| von Helen Petrisca

Test Management – Part 1: The Test Cycle and Phases


In a digital world nothing works without a software. It’s easy to program something, but how does the product look like? For example, you write a piece of software for a washing machine and then it is deployed within a vacuum cleaner. Starting the cleaner, the message „Please close the door!“ will appear. This error could be avoided, if testing process was a part of the development and a fundamental part of the product vision. Test management is getting more and more important, because basically everything in our life is being managed or controlled by something based on software.

The blog series consisting of 3 parts will give an overview about test management approaches and their successful implementations. The first blog post focuses the test phases and cycles. The second one will summarize different methods and tools used in test management. There are several tools which can be used to automize testing if the content is suited for it. The last post will demonstrate the documentation and reporting possibilities of test management to ensure project management and the development team with first grade results of how effective and efficient their software development really is. Testing may take up some time and resources and cause delays, but it is necessary and crucial for a successful software development project.

All the described practices are applicable for classic and agile software development.

Definition of Testings by ISTQB

The International Software Testing Qualification Board (ISTQB) describes testing as “the process consisting of all lifecycle activities, both static and dynamic, concerned with planning, preparation and evaluation of software products and related work products to determine that they satisfy specified requirements, to demonstrate that they are fit for purpose and to detect defects” [1].

Often neglected while test planning is that the preparing and postprocessing of the software product can take much time. Additionally, the entire test plan needs to be compared to the client requirements to ensure that all these are covered by the tests. Concluding these activities is the need for thorough documentation while effectively reporting the evolving test results – all the while correcting, assessing and amending the tests for inaccuracies.

The finished software increments are deployed in major or minor software releases. In order to ensure that bug fixes and new functionalities do not affect the original software, numerous regression tests need to be implemented.


The Test Cycle and Phases

The fundamental process model is the V-model (see graphic), which is to be understood as ”a sequential development lifecycle model describing a one-for-one relationship between major phases of software development from business requirements specification to delivery, and corresponding test levels from acceptance testing to component testing”[2]. The following diagram visualizes a test cycle and shows the differences in the sequence between the classical and agile approach.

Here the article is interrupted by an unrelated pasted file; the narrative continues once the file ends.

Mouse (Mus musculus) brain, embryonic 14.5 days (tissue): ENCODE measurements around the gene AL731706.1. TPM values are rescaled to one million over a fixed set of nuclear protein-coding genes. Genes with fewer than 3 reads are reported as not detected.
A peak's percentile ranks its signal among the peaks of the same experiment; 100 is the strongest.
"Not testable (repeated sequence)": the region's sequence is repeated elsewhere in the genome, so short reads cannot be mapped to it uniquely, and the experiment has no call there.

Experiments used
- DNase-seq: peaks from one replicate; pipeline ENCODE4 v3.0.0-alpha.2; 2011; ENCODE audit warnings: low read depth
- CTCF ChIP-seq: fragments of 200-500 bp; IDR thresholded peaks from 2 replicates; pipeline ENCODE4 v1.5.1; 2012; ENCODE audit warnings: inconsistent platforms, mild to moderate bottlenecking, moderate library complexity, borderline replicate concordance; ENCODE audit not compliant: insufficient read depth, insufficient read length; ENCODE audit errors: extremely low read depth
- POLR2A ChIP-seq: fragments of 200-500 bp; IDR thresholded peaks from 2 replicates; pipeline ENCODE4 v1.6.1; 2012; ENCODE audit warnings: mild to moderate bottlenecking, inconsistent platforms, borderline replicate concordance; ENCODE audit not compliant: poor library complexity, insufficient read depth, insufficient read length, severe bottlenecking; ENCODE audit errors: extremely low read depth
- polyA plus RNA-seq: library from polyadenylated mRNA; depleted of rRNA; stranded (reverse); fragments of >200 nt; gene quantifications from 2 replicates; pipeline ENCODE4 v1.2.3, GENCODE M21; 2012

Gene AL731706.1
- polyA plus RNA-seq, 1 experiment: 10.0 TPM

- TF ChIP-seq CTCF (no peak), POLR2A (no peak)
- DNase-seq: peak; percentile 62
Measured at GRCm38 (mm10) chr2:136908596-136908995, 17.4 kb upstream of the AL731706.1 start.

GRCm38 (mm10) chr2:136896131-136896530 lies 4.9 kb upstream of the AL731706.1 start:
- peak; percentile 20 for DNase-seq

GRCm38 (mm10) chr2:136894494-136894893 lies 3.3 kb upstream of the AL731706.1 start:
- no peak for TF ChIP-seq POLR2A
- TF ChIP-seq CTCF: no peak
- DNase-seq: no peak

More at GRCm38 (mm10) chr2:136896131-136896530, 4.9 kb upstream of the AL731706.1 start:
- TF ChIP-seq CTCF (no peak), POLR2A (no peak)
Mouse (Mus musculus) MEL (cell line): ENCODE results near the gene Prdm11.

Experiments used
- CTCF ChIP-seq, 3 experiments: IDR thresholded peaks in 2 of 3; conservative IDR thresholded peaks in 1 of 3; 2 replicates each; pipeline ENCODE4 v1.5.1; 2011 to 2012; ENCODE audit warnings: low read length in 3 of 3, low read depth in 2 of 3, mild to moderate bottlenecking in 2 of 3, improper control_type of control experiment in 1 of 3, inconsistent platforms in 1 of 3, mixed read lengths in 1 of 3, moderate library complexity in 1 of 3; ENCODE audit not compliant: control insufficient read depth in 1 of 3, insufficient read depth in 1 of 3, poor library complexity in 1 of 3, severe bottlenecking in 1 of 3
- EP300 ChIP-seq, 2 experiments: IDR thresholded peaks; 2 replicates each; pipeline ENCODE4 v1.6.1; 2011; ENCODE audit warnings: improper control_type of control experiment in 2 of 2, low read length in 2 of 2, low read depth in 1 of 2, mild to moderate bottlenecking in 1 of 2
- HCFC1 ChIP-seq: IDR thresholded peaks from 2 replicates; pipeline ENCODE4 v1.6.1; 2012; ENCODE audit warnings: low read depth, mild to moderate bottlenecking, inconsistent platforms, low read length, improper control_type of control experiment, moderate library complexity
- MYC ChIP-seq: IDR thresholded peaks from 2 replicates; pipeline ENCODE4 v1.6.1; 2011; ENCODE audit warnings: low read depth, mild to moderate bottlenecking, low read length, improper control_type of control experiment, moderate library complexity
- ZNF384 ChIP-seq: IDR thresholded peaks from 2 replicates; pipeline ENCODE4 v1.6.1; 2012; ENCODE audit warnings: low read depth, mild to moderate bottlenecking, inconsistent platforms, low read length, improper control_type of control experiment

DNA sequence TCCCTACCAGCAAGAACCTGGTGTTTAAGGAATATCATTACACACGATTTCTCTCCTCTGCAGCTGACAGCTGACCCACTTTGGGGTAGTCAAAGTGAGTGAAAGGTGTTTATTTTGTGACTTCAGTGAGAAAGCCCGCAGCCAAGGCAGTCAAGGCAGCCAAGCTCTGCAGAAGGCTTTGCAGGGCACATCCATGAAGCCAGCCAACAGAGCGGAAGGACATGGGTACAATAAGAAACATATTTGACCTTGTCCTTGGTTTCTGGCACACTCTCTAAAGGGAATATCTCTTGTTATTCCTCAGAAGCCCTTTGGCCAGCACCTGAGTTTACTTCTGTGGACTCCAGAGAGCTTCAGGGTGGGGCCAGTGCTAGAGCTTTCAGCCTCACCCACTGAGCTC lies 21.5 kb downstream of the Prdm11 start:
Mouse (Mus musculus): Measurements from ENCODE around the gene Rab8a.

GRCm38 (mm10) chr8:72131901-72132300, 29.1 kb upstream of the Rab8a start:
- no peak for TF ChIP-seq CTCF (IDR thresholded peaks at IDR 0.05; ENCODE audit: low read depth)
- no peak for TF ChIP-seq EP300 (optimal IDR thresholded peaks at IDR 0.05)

Testmanagement V-Modell englisch

Especially for classic project handling (waterfall method), this model is significant. In the agile environment, each development module envisions a corresponding test step. For agile software development, this is to be understood as that the V-model goes through frequent and recurring test cycles.

Automation Levels englisch

When planning and designing test cases, the test pyramid has established itself as the best method to follow [3]. This applies to both classic and agile software developments. The testing of the pure functionality of the software can be automated. There are a lot of tools available on the testing market. Consider the initially mentioned example of the vacuum cleaner and the washing machine: The user can test the new software only by manual checks and give feedback regarding accordance to the requirements.

Summary and Conclusions

In summary, the development method is irrelevant regarding testing, because the models can be used for agile and classic project management. No matter which development method you choose, the clarification of the requirements is decisive for the further development. The clearer all the software requirements are, the closer the software end result will be to the original product vision and therefore save test time and resources - especially for the end user.

Klick here to get to part 2 that focuses on different methods and tools in testing. The goal is to present examples of these, because finding a suitable tool can be frustrating.

[1] https://glossary.istqb.org/en/search/testing
[2] http://glossar.german-testing-board.info/v3.21/
[3] A graphical model representing the ratio of the test scores of the individual test stages, with more scope at the base than at the top. https://glossary.istqb.org/gb/search/testpyramide

Über den Autor
Helen Petrisca

Helen is an expert in the field of test management for software development and supports Woodmark since December 2018. With her great experience in classic and agile projects, Helen strengthen her attention for details.